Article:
At the annual meeting of the Central Board of Foreign Missions at Prince Edward co., Va., in October last, the Rev. J. D. Mitchell was elected corresponding secretary of that Board. Soon after, he was appointed general agent of this Board for the States of Virginia and North Carolina and the District of Columbia, in conformity with a provision in the constitution of the Central Board, by which it co-operates with the American Board of Commissioners for Foreign Missions. Mr. Mitchell has found much encouragement in the arduous duties of his office. As a pleasing illustration of the missionary feeling in that quarter, at the meeting just referred to, nearly three thousand dollars were contributed, in sums of fifty and one hundred dollars each, by a spontaneous and wholly unlooked for movement of individuals present at the meeting.

The Rev. Edwin Holt, who, at the date of the last Report, filled the office of secretary of the Southern Board of Foreign Missions, and general agent of this Board for South Carolina, Georgia, and East Tennessee, resigned these appointments in May last, having accepted a call to a pastoral charge. Though the post of secretary and agent has been va

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cant so many months, the amount of con- many more will offer their services to the tributions from that Board during the Board, during the ensuing year, than year, has been twice as great as during have in that which has just closed; unboth the previous years of its existence. less, indeed, the failure of the churches The Foreign Missionary Society of to furnish the funds necessary to send the Valley of the Mississippi has pur- out those already appointed, should dissued its work during the year with zeal courage those who are looking forward and success. Its secretary, who is also with fond anticipations to the hour when the general agent of the Board for that they shall be prepared to say to the field, the Rev. A. Bullard, has been very Committee, ‘Here are we, send us.' Such successful in exciting an interest in for- a failure would be disastrous indeed. eign missions in the principal semina- But, when the friends of this cause have ries of learning of different grades, and so long mourned over the fewness of the for both sexes, throughout that wide re- laborers, and besought the Lord of the gion. In many of these institutions so- harvest that He would thrust them forth, cieties for inquiry on the subject of mis- can we believe there will be tedious and sions have been happily organized, and embarrassing delay in providing means valuable missionary libraries have been to send out those whom the Lord has obtained for them. During the last win-thrust forth, and who are waiting to go ter and spring, Mr. B. made an exten- "far hence to the Gentiles." sive tour through the south and southwest. Every where he was kindly received. In many places liberal contributions were made to the cause. The same increasing interest in the cause of missions, and readiness to contribute to its support, have been evinced in the synod of the Western Reserve, and in the Territory of Michigan, where the Rev. Harvey Coe has been associated with Mr. Bullard, and in Illinois and Missouri, where he has been aided by Rev. Mr. Kimball.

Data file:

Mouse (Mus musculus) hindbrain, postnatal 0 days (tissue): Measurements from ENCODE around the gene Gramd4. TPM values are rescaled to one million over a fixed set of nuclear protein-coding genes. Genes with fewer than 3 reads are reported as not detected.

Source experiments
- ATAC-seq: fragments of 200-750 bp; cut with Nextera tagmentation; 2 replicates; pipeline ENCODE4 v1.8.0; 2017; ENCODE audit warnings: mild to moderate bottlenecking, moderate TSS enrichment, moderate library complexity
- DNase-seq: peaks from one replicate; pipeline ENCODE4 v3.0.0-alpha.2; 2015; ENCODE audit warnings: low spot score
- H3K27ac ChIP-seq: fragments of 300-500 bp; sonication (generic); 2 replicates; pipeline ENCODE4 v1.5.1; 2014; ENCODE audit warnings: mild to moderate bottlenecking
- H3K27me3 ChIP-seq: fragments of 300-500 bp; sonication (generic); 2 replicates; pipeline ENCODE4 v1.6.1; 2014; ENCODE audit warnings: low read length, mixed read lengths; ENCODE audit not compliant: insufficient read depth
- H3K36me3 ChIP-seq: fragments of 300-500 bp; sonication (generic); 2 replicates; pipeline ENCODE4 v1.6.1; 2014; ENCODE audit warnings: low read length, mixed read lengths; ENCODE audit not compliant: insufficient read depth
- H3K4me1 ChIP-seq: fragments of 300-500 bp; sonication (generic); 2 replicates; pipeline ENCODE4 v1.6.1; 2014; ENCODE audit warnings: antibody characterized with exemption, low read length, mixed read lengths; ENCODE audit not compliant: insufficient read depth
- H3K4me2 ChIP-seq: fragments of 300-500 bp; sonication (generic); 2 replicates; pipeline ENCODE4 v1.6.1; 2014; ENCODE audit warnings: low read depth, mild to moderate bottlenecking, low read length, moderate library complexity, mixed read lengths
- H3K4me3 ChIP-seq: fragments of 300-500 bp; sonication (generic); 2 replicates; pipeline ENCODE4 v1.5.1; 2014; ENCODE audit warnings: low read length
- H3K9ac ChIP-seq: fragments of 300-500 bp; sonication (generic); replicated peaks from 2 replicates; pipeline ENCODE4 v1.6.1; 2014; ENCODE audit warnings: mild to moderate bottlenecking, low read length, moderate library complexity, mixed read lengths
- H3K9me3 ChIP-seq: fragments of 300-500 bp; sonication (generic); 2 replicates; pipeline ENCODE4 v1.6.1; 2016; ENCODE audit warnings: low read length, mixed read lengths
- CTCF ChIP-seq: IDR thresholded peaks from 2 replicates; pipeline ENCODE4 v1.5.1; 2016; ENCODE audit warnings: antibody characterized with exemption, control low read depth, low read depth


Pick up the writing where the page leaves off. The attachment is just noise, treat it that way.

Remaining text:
From all our agents, in every part of the country from which the resources of the Board are derived, we continue to receive assurances of the readiness of the churches to contribute far more to this cause than they have done. It will be seen from the sequel of this report, that the time has come when the soundness of these views, and the correctness of such anticipations, must be put to the


Our fellow laborers of the Board of Missions of the Reformed Dutch Church have co-operated with us during the year with greatly increased energy and zeal. They have furnished nine of the laborers who have gone out to the work, and have contributed almost nine thousand dollars to the treasury of the Board.